Once and for All, We Present the Truth About How Salt Impacts Blood Pressure

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Should you take those warnings with a grain of salt? Experts explain.

You probably don’t know the exact amount of salt you consume in a day. That’s because the sodium mineral hides within our jars of store-bought tomato sauces, soup cans, deli meats, salad dressings, and restaurant meals (often, in very large amounts). Perhaps unsurprisingly, nine out of 10 people in the U.S. consume too much sodium regularly, according to the CDC. The truth is: An overconsumption of salt can lead to serious health implications. 

“Salt, or sodium, as we all know, has been linked to hypertension, the precursor of death due to heart disease and stroke, but only in a subset of people who are genetically salt-sensitive,” says Mark Hyman, MD, author of The Pegan Diet: 21 Practical Principles for Reclaiming Your Health in a Nutritionally Confusing World. Even if you aren’t salt-sensitive, it’s still recommended to only consume 2,300 milligrams of sodium per day, which is equivalent to a single teaspoon. 

Cutting back on the number of times you reach for the salt shaker at dinner might not be enough if you’re looking to reduce your salt intake impactfully. That’s because copious amounts of the invisible mineral often hide in what we eat and cook with. 

Thankfully, the Food and Drug Administration announced new guidelines aimed at reducing the average daily sodium intake by 12 percent over the next couple of years by urging restaurants and food manufacturers to reduce the amount of salt they use. 

There’s been a lot of conflicting research on how much salt can impact blood pressure in recent years. We asked two health experts to clear the table and share the truth about how the salt we consume can affect our blood pressure. 

Is there really an association between salt intake and blood pressure?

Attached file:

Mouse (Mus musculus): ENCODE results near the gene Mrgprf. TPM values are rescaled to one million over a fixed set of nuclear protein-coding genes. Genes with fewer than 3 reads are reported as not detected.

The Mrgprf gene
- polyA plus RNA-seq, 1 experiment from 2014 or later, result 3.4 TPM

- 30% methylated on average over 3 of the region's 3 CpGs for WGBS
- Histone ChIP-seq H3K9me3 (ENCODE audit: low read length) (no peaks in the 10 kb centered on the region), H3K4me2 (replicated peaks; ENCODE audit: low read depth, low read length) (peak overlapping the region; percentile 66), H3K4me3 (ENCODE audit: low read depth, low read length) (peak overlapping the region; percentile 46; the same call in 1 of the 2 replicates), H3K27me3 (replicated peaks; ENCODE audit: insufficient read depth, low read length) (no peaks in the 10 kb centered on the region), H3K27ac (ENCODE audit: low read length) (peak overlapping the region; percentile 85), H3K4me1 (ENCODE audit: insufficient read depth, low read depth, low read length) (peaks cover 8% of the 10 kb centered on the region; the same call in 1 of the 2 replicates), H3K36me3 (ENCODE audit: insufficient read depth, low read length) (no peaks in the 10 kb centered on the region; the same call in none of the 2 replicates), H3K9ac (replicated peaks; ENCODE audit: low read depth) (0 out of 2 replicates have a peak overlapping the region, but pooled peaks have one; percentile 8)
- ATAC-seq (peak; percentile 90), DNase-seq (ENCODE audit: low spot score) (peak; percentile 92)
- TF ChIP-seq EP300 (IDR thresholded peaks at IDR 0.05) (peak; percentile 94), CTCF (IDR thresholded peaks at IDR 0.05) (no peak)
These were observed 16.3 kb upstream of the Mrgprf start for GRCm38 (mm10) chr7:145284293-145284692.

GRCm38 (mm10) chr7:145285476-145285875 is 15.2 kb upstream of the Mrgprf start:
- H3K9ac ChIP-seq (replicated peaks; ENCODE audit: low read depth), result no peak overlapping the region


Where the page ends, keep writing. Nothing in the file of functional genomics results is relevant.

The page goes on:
The short answer is yes. “It’s interesting because I know there are some researchers that disagree, but for people who are salt-sensitive, there absolutely is,” says Maya Feller, a registered dietitian nutritionist and healthy cookbook author. “What the research says is that there’s a link between high patterns of salt consumption and elevated blood pressure.” 

Nearly half of adults in the U.S. have high blood pressure. “That means people are walking around who have borderline hypertension or may not know they have hypertension, and they’re eating as the average American would, taking in all of this excess sodium and it’s having a negative impact on their blood pressure profile.” 

Why is there so much controversy around whether or not salt intake can impact blood pressure? 

That’s because salt affects everyone’s body differently. “Salt, like fat, is quite complicated. It’s not like sugar. Sugar is sugar is sugar  —  and with a few exceptions, all sugars have the same effects on our bodies,” explains Dr. Hyman. “But when it comes to salt, the type of salt we eat matters, and salt has different effects depending on the person.” (Dr. Hyman recommends sea salt instead of iodized salt.)

So, salt can absolutely increase blood pressure for some people, Feller tells us. While for others, it might not have as serious of an impact. “However, the challenge is that for most of us, we’re eating much more than the recommendation. So there is an impact, which is why there are general recommendations.”